>Debt: No Immediate Concerns But No Complacency Either (CITI)

Overall Debt/GDP is high at 143%... — With problems in the EU bringing to the fore issues regarding deficits and debt, India is once again on the radar given its twin deficits and high levels of debt. Despite high deficits, strong growth has resulted in India’s public debt/GDP ratios coming off from the 86% levels in FY05 to 76% levels currently. In contrast, private debt (household and corporate) has risen from 32.5% of GDP in FY00 to 66.2% in FY10.

…but deficits are manageable and the banking system is healthy — On the public side, as is known: (1) India funds its deficit through domestic sources and has a large captive demand for bonds, and (2) Growth and rate dynamics give it more flexibility in running deficits without a rise in debt/GDP ratios. As regards private debt: (1) Besides being largely domestic, loan to deposit ratios are 71%, (2) Reserve requirements are high. While external debt has risen, FX reserves currently stand at 5.5x short-term debt/amortizations.

No room for complacency, now is the time for further reform — India remains vulnerable to a sudden weakening of nominal GDP growth, which could result in a rise in debt ratios unless underlying government deficit is reduced. We thus believe: (1) adhering to timelines on proposed fiscal legislation (13th FC; GST, DTT), and (2) proposals to reduce subsidies both on oil and fertilizers, are key. To this end, the recent approval of the APM gas price hike is positive.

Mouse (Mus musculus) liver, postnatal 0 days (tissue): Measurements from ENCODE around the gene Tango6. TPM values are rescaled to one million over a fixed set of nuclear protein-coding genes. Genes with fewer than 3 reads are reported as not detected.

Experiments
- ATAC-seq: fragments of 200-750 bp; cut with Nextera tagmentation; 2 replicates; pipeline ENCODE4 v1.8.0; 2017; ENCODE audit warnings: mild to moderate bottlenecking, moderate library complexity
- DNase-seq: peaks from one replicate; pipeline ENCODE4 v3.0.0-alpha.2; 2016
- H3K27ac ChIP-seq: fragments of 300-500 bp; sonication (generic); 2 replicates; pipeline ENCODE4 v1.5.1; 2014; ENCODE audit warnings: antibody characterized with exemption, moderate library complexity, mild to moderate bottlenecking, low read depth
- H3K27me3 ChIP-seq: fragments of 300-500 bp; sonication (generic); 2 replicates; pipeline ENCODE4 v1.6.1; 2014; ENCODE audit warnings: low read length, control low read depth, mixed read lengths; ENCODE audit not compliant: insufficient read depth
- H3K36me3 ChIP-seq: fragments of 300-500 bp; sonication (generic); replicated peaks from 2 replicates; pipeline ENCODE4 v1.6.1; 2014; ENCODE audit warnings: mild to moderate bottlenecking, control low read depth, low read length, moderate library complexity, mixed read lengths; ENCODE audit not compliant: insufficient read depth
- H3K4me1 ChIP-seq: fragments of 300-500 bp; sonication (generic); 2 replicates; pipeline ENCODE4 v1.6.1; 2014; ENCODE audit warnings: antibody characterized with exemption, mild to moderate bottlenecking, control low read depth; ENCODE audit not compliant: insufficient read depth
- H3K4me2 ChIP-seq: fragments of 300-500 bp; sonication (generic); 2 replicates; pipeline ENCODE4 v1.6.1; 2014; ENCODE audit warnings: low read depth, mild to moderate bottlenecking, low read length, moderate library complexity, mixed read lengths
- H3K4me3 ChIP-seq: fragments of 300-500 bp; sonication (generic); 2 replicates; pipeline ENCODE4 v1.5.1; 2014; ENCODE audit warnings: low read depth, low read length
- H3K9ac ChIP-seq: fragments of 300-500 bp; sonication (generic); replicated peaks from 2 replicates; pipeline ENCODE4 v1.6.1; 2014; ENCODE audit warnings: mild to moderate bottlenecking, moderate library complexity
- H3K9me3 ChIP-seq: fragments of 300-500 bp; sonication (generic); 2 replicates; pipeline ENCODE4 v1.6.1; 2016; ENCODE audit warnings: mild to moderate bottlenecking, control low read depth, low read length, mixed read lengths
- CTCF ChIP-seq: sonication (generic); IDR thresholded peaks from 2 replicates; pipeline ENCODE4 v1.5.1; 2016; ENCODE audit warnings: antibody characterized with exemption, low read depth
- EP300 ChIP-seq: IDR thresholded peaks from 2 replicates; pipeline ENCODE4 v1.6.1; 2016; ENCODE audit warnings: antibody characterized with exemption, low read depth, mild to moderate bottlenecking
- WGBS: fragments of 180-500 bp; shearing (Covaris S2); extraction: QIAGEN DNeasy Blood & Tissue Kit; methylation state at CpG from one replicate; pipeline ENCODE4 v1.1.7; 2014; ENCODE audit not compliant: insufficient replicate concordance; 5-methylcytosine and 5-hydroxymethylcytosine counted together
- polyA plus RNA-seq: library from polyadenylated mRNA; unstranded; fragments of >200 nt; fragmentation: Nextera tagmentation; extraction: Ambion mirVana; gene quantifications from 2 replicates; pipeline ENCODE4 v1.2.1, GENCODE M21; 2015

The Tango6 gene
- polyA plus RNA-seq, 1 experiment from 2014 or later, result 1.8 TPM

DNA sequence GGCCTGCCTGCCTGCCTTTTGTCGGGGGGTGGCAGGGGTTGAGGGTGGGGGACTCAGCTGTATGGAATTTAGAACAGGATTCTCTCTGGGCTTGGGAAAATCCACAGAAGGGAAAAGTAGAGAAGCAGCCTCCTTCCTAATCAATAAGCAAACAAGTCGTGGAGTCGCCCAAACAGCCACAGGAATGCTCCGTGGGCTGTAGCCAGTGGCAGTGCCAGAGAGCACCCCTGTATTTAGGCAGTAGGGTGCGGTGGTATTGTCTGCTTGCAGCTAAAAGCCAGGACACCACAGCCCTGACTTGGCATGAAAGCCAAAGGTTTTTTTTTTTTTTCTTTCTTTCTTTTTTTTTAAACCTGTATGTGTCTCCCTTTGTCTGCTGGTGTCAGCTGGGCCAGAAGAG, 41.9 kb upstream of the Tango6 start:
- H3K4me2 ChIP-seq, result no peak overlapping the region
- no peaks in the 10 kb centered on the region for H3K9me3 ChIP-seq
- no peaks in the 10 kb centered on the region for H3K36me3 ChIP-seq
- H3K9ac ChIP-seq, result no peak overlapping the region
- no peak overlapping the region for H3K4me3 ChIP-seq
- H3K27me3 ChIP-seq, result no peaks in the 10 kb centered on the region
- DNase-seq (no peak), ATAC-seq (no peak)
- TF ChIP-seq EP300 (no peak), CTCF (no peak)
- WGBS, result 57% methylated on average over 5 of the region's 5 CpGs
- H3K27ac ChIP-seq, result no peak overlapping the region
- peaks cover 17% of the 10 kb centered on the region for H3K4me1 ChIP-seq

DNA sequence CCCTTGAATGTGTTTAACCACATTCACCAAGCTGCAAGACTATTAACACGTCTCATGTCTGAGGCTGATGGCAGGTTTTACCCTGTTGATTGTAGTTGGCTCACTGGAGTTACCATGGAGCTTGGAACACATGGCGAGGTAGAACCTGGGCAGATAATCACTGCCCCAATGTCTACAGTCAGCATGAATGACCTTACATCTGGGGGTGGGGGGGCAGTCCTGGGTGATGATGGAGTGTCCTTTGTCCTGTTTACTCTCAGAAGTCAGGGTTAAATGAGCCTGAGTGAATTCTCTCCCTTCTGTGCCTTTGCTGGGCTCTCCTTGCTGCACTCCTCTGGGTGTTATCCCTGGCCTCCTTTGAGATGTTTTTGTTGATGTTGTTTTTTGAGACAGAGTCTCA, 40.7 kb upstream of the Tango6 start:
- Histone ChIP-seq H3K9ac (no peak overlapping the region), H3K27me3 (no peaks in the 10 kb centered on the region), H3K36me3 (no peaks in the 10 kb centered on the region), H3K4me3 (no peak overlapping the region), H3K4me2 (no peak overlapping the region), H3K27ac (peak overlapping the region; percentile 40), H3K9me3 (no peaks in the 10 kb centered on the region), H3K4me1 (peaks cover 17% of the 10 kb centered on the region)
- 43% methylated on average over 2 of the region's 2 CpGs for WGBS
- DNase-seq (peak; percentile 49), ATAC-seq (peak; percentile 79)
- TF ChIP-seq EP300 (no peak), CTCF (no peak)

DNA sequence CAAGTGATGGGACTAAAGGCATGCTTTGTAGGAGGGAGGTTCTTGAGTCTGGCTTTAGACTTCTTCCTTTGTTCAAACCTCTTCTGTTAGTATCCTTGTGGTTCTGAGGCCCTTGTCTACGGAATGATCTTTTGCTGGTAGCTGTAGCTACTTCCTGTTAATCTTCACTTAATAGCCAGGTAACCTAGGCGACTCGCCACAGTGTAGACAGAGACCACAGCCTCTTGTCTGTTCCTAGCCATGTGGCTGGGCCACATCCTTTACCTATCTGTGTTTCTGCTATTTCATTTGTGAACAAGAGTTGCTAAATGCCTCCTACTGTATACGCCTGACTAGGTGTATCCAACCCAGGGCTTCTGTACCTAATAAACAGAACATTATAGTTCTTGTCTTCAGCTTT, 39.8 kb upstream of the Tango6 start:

Incremental data is positive — (1) Growth: While the base effect will likely result in a moderation in monthly numbers, growth is now more broad-based, (2) Inflation appears to have peaked with lower commodity prices an added boon, and (3) Deficit could come in lower due to higher telecom revenues.

EU impact on financial markets — While we continue to expect gradual medium-term appreciation based on robust growth, strong capital inflows and ongoing monetary policy tightening, we have moderated the pace of INR appreciation. Although the odds of an inter policy hike have fallen, we maintain our call of a +75bp hike in 2010 as India’s growth/inflation dynamics are domestic-driven.

To read the full report: INDIA MACROSCOPE


Growth in chaos
Despite the significant increase in supply from KG-D6, India remains chronically starved of gas. Current estimates of Indian gas demand are in the range of 225- 260mmscmd, while supply is only 155-160mmscmd. There isn’t enough capacity, because policy concerns are holding up investments upstream, midstream and downstream. Installed capacity is not fully available for supply because of pipeline bottlenecks. However, we believe these are teething problems in the early stages of potentially remarkable growth. We have BUY ratings on Reliance, KG-D6 producer, and transmission company GAIL. However, our spotlight is on four mid/downstream players, all rated BUY: Indraprastha Gas (city gas distribution, our top pick), Gujarat State Petronet (transmission, preferred over GAIL), Petronet LNG (importer of LNG) and Gujarat Gas (city gas distribution). Each of these companies faces some regulatory hindrance, but the stocks have outperformed the market over the past year on strong operational performance. Still, we believe valuations remain inexpensive and operational performance has plenty of room to surprise on the upside. In fact, our proprietary analysis of a regulatory blue-sky scenario finds that these four stocks may be trading at near half their potential fair valuations at current prices, which suggests to us that more than a reasonable element of risk is priced in.

“What if” chaos turns to order soon?
Regulatory concerns could be resolved sooner than expected